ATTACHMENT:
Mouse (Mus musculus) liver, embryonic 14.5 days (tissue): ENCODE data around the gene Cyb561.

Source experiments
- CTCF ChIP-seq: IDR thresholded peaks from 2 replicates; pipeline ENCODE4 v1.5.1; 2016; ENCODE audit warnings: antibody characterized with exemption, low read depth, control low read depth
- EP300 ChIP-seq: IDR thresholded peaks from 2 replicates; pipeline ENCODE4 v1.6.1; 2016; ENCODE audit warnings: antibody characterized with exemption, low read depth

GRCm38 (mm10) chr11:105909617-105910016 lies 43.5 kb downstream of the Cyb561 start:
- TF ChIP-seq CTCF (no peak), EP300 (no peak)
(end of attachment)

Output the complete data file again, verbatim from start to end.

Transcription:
Mouse (Mus musculus) liver, embryonic 14.5 days (tissue): ENCODE data around the gene Cyb561.

Source experiments
- CTCF ChIP-seq: IDR thresholded peaks from 2 replicates; pipeline ENCODE4 v1.5.1; 2016; ENCODE audit warnings: antibody characterized with exemption, low read depth, control low read depth
- EP300 ChIP-seq: IDR thresholded peaks from 2 replicates; pipeline ENCODE4 v1.6.1; 2016; ENCODE audit warnings: antibody characterized with exemption, low read depth

GRCm38 (mm10) chr11:105909617-105910016 lies 43.5 kb downstream of the Cyb561 start:
- TF ChIP-seq CTCF (no peak), EP300 (no peak)